Basic cancer research
Final report: PCM Report – Basic research
Investigator: Bertha Brodin
The emerging sequencing technologies of the 21st century has allowed the mapping of cancer cell genomes, transcriptomes and proteomes, leading to a fine sub classification of tumor types and to the discovery of diagnostic, predictive and therapeutic targets. Further, molecular technologies for manipulation of gene expression in eukaryotic cells have contributed to the understanding of the biologic relevance of these biomarkers. With the addition of multiplexing image technologies for visualization of proteins in situ, the architecture of normal and malignant human tissue proteomes have been generated.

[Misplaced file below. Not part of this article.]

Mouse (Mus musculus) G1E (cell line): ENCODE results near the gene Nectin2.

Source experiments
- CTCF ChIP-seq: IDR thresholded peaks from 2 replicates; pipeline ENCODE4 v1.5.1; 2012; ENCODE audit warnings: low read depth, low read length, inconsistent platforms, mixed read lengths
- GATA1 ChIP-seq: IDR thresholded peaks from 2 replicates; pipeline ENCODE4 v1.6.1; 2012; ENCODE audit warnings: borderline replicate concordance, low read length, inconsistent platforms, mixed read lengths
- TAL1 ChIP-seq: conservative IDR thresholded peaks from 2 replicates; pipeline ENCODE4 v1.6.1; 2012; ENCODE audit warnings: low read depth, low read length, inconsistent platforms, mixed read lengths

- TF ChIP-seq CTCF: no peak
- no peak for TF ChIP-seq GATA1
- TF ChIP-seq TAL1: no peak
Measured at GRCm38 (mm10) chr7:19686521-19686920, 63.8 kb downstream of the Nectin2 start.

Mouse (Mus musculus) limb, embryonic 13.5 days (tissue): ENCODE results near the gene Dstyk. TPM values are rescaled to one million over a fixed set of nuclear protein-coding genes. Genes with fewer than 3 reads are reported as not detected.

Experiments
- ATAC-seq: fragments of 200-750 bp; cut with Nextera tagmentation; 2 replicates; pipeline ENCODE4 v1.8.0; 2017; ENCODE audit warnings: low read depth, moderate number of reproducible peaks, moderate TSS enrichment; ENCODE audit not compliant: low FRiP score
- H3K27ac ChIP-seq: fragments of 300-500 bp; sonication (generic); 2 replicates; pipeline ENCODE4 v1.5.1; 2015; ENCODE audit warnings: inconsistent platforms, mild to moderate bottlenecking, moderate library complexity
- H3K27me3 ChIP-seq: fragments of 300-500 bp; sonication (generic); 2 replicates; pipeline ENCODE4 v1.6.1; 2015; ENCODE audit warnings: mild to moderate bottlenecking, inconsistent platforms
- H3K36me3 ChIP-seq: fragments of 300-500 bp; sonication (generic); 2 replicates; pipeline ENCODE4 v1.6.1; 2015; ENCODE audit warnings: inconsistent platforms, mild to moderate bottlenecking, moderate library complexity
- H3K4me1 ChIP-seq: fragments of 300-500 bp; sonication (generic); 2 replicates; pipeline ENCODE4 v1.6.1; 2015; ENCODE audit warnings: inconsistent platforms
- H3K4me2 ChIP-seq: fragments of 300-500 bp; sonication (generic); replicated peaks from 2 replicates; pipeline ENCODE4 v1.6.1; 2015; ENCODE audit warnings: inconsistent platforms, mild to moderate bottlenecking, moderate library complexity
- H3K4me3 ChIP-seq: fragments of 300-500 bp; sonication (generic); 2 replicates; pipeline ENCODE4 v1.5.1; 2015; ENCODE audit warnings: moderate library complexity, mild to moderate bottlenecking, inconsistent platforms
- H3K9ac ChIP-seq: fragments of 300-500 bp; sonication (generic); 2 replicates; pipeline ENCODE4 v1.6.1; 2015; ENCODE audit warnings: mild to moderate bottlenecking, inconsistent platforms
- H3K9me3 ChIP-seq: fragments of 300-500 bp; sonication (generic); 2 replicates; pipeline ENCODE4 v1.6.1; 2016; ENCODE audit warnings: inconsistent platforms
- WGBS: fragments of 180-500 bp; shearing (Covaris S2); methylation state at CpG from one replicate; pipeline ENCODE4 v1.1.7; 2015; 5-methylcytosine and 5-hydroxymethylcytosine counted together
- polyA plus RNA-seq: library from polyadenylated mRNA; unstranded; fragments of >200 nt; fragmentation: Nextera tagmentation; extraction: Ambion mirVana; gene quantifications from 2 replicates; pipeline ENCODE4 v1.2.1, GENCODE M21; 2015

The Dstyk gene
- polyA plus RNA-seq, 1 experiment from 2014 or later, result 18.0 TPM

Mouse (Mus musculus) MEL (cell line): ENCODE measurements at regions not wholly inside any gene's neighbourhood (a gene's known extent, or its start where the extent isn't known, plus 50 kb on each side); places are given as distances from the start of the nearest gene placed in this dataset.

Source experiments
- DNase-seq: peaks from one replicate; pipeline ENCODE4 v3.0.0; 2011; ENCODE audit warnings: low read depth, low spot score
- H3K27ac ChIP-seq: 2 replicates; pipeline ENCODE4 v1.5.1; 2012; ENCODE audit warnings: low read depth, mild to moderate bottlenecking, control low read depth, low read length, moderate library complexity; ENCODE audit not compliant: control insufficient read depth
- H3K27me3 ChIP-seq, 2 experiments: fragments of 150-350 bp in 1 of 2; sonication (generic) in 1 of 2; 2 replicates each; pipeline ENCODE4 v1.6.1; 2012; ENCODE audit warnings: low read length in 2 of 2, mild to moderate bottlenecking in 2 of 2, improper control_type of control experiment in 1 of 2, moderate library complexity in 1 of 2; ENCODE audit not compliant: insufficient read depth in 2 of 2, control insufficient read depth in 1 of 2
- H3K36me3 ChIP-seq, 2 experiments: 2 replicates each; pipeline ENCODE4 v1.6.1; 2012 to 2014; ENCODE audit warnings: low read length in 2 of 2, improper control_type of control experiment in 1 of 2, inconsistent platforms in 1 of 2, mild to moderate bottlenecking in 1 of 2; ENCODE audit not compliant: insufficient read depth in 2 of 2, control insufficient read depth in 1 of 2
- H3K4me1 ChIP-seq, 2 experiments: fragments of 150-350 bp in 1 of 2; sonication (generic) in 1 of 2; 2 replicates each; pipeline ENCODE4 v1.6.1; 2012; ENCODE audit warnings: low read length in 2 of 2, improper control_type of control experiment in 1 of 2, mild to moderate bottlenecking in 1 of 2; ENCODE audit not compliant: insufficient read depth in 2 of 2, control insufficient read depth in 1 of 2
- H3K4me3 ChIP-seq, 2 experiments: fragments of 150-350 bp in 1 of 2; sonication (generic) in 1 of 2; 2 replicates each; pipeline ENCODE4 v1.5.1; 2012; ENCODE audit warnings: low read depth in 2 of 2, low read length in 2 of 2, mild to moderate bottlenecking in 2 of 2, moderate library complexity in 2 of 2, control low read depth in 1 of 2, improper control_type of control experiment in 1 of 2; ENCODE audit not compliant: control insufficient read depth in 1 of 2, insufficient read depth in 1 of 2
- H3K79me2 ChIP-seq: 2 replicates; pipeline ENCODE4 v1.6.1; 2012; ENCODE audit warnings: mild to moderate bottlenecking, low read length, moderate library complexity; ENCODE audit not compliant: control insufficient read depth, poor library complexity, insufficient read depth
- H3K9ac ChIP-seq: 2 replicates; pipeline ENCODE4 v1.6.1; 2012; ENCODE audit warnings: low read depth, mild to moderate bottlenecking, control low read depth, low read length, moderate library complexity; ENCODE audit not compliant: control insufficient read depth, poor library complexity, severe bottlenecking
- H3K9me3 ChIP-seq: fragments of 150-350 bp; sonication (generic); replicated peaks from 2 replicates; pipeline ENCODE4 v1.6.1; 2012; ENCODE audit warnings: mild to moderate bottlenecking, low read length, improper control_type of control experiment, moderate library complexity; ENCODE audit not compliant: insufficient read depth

These types of analysis are gradually being adopted in routine diagnostics and the information generated is used for cancer group classification and to define individual genetic and phenotypic landscapes.
However, only few biomarker discoveries have been adopted successfully into the treatment of cancer patients and the translation from basic cancer research to patient treatment is still lengthy and challenging.
Objectives and delivery
The aim of the present investigation is to make a survey among basic research groups to define their level of commitment in personalised cancer medicine (PCM) research and to identify the possible hinders towards clinical results.
Through interviews, we will gather the researchers conceptual insights into PCM and their needs for multidisciplinary networks.
This information will be summarized in a report that will help to generate interventions that may accelerate the implementation of basic research findings into clinical practice.